[Note: This item comes from friend Bob Frankston. DLH]
From: “Bob Frankston” <Bob19email@example.com>
Subject: What if we’re all forced to be average? notsp
Date: June 22, 2016 at 4:51:08 PM EDT
Imagine if everyone is held to the letter of the law by a world of minders? Just with DRM what happens if we talk rules that works socially and remove human discretion? If meaning comes from context there is a major risk in all these efforts to enforce the letter of the law. One of the big advantages of the US has been our ability to reinvent ourselves.
The AI Dashcam App That Wants to Rate Every Driver in the World
By Mark Harris
Jun 15 2016
If you’ve been out on the streets of Silicon Valley or New York City in the past nine months, there’s a good chance that your bad driving habits have already been profiled by Nexar. This U.S.-Israeli startup is aiming to build what it calls “an air traffic control system” for driving, and has just raised an extra $10.5 million in venture capital financing.
Since Nexar launched its dashcam app last year, smartphones running it have captured, analyzed, and recorded over 5 million miles of driving in San Francisco, New York, and Tel Aviv. The company’s algorithms have now automatically profiled the driving behavior of over 7 million cars, including more than 45 percent of all registered vehicles in the Bay Area, and over 30 percent of those in Manhattan.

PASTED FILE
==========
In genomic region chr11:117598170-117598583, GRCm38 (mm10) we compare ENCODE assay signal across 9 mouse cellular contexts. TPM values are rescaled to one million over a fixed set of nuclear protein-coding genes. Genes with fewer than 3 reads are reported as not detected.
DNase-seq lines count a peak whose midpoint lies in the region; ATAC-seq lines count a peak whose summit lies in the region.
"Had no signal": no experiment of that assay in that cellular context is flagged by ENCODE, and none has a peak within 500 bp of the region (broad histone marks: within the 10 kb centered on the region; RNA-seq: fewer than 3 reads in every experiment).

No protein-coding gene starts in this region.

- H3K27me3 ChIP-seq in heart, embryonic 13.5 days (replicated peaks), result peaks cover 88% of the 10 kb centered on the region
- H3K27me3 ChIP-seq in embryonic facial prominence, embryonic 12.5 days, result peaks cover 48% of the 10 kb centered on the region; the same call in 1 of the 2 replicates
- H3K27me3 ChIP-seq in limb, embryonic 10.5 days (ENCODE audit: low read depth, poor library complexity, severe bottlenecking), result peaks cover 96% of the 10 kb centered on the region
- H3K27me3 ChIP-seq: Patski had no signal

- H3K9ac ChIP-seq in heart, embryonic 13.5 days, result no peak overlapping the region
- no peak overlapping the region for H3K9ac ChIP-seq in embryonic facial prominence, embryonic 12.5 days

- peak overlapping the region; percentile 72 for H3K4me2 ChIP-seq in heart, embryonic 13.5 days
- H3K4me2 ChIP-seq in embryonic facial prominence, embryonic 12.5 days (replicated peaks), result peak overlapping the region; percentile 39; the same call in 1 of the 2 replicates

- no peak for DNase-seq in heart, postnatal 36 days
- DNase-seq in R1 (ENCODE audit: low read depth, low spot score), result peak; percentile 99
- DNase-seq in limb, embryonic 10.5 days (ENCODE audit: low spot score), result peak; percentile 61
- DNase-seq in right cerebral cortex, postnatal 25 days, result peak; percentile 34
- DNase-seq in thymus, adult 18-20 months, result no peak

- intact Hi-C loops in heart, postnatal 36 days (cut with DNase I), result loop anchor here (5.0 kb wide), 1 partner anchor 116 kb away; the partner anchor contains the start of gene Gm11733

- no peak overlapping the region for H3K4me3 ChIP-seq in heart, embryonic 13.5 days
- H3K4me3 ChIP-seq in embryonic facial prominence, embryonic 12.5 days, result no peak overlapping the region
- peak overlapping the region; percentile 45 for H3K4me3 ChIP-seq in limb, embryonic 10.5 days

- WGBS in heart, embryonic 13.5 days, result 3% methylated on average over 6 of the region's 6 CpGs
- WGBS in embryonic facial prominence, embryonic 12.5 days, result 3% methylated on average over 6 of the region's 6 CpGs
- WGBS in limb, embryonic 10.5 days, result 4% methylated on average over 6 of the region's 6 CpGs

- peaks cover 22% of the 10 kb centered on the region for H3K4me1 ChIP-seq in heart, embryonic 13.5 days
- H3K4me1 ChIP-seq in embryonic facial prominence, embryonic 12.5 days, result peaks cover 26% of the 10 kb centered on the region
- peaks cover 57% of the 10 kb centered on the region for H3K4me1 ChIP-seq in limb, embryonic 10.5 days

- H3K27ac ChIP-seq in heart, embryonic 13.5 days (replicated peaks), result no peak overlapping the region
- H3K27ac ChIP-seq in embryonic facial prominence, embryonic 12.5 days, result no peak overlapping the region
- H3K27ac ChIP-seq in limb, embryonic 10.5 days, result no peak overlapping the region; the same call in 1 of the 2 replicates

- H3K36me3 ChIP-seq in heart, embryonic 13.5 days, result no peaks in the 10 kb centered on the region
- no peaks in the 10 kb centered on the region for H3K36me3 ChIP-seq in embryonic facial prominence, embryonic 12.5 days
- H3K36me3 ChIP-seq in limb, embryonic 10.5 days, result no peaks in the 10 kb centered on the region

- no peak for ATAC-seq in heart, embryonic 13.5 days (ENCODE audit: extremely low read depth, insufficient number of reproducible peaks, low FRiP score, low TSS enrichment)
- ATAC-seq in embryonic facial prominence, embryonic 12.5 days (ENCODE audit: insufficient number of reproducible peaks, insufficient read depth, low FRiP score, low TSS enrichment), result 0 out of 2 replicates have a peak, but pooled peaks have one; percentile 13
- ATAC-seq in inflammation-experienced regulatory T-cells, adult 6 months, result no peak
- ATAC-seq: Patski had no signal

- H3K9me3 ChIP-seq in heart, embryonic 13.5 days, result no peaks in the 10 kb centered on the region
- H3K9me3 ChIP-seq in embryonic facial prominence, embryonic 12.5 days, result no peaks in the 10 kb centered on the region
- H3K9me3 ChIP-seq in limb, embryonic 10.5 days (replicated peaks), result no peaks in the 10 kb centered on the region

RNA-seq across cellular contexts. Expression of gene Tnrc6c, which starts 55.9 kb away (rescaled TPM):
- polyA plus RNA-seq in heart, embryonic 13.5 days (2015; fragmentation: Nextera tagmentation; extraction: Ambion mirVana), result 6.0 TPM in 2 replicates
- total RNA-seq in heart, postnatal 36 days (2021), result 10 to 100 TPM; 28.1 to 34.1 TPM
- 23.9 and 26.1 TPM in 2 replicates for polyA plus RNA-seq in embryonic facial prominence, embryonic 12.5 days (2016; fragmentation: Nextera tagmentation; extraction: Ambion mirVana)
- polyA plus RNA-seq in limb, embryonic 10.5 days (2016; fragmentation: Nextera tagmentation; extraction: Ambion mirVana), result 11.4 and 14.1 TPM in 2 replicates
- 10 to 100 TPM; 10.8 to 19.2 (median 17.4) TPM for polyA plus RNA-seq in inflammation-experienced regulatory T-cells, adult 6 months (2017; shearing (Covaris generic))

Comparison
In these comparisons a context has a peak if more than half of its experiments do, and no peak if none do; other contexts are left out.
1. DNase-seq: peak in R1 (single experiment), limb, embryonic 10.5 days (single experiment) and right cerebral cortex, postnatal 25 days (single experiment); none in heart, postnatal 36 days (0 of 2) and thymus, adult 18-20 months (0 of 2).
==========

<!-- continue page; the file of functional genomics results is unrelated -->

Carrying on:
Using the smartphone’s camera, machine vision, and AI algorithms, Nexar recognizes the license plates of the vehicles around it, and tracks their location, velocity, and trajectory. If a car speeds past or performs an illegal maneuver like running a red light, that information is added to a profile in Nexar’s online database. When another Nexar user’s phone later detects the same vehicle, it can flash up a warning to give it a wide berth. (This feature will go live later this year.)
Lior Strahilevitz, a law professor at the University of Chicago, proposed a similar (if lower-tech) reputation system for drivers a decade ago. “I think it’s a creative and sensible way to help improve the driving experience,” he says. “There aren’t a lot of legal impediments in the United States to what Nexar is doing, nor should there be.” Eran Shir, Nexar’s co-founder, says, “If you’re driving next to me and you’re a dangerous driver, I want to know about it so I can be prepared.”